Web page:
'My daughter Mackenzie Anderson was the 14th woman murdered in Australia this year. I'm ready to talk.'

Listen to this story being read by Isabella Ross, here.

This post deals with domestic violence and might be triggering for some readers.

Tabitha Acret was in Cairns celebrating her birthday when she got the call. 

It was 2am, and the police officer down the line had news that would bring her to her knees. 

Her daughter, Mackenzie Anderson, had been murdered in her Newcastle home. She was allegedly stabbed by her ex-boyfriend.

Watch: Hundreds gathered in Newcastle after hearing the news. Post continues.

Video via Twitter/Emma Partridge.

As Tabitha waited for the sun to rise so she could get on a plane home, she decided not to tell her eight-year-old son just yet. She didn't want him grappling with the news while on a plane surrounded by people. 

"I had to get up with a fake smile, go to the airport like nothing had happened, before telling him the truth when we got home. And I was so nervous that we were going to see something in the airport lounge on the news, and my son would find out like that," Tabitha told Mamamia.

It was for reasons like this that advocates on behalf of the family began asking the media to remove Mackenzie's image from their broadcasts and articles for the first 24 to 48 hours.

"Our friends turned on the telly and found out she had died," Tabitha explained.

Image: Supplied.


"I was texting friends and family saying 'where are you?' because I was very aware that I was about to give information that would bring them to their knees. Because it had brought me to mine.

"It's the worst news I've ever had to tell someone. When I had to ring my grandmother, I could hear her breathing change. It's like something left her body."

"We will never get any of those milestone moments."

Mackenzie became a mother at 19 to a little boy. She met her ex-boyfriend when her son was only a few months old.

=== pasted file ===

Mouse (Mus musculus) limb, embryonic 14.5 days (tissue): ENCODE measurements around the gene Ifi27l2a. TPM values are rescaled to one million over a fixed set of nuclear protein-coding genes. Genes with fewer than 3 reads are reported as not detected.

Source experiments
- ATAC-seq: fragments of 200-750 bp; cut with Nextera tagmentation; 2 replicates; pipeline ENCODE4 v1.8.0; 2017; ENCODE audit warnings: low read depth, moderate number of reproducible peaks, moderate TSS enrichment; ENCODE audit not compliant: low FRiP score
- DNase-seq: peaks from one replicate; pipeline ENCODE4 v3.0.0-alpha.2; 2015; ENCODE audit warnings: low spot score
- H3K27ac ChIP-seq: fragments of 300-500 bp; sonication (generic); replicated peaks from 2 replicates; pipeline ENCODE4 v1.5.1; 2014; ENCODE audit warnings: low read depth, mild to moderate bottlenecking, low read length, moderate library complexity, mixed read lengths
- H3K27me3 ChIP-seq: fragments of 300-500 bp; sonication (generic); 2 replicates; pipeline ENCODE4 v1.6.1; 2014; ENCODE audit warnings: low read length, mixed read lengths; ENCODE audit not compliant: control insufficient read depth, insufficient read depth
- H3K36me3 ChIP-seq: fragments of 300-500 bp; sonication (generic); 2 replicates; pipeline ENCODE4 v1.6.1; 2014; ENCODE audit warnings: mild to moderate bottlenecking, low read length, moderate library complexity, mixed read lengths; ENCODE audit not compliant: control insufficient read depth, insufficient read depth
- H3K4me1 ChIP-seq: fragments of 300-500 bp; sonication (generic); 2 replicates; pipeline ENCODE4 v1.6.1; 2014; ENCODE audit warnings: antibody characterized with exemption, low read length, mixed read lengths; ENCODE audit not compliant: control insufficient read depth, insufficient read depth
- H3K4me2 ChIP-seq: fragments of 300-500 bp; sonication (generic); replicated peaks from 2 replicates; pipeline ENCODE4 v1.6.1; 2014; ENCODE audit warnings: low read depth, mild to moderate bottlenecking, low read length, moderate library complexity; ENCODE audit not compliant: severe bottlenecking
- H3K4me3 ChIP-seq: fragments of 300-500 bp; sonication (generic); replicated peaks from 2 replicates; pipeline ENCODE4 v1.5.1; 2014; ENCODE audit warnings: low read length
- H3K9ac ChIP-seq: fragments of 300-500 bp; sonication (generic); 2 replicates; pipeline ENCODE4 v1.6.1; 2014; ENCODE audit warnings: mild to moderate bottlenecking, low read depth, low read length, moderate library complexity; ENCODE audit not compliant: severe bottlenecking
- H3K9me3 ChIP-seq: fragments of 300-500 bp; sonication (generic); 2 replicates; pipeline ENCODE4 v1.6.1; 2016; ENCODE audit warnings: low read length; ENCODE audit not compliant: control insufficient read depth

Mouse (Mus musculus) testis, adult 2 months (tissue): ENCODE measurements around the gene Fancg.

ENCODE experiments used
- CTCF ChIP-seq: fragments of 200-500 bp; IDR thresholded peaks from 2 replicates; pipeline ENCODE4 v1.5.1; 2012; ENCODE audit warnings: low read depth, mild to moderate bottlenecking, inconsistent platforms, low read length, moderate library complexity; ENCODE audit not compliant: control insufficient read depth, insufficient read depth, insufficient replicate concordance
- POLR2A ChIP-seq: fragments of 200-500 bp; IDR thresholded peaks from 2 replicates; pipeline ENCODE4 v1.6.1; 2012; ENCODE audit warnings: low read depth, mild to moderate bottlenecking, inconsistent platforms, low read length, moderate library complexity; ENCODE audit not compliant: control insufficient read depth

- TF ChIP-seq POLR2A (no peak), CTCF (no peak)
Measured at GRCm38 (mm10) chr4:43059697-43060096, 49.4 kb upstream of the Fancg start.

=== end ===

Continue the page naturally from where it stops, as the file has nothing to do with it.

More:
He's now accused of fatally stabbing her on March 25 at her Mayfield home. 

As Tabitha wrestles with the graphic and public nature of her daughter's death, she has watched as those around her leant away. 

"By profession, I'm a dental hygienist and a professional speaker. I used to get swamped with people. Now I see them walk in the opposite direction. It's a heavy burden for you to make sure everyone else feels okay. I'm still a person after this. Don't avoid me. I know you may feel sad or worried about what to say, but keeping your distance makes it worse."

Tabitha's daughter Mackenzie Anderson. Image: Supplied.


Mackenzie's son turned two just a week after his mum died. 

A few months after her death, he's starting to cope a lot better, but navigating the heartache has been challenging for the whole family. Tabitha hasn't yet been able to get either herself or her son an appointment with a psychologist or grief counsellor due to long waiting lists. 

"We have photos of her around the house and we light a candle next to them every day. Sometimes he [Mackenzie's son] picks them up and sits with it. The benefit of him being two is that he won't remember this or the trauma. But it's sad that he won't know his mum. She adored him."

Tabitha worries about his wellbeing for the future - that every Mother's Day stall at school will be a reminder that he doesn't have a mum. That the details of his mother's death are plastered on the internet, for him to access one day.

"It's really hard because he does some really cute things. Sometimes you think I should tell Kenzie and then you're like, 'Oh, she's not here'. That hole is never gonna leave. That will be there for the rest of our life, that pain."

After Mackenzie's death, her family held a service for her near the beach. One mourner said to Tabitha 'this is really beautiful'. 

Tabitha replied, "this should have been her wedding".

"We will never get any of those milestone moments, those experiences. I'm going to watch all of Mackenzie's friends do those things. I would do anything to have her back, but we can't do that. So the next best thing I have is the power to save someone else's life," she said.

"I have to have justice."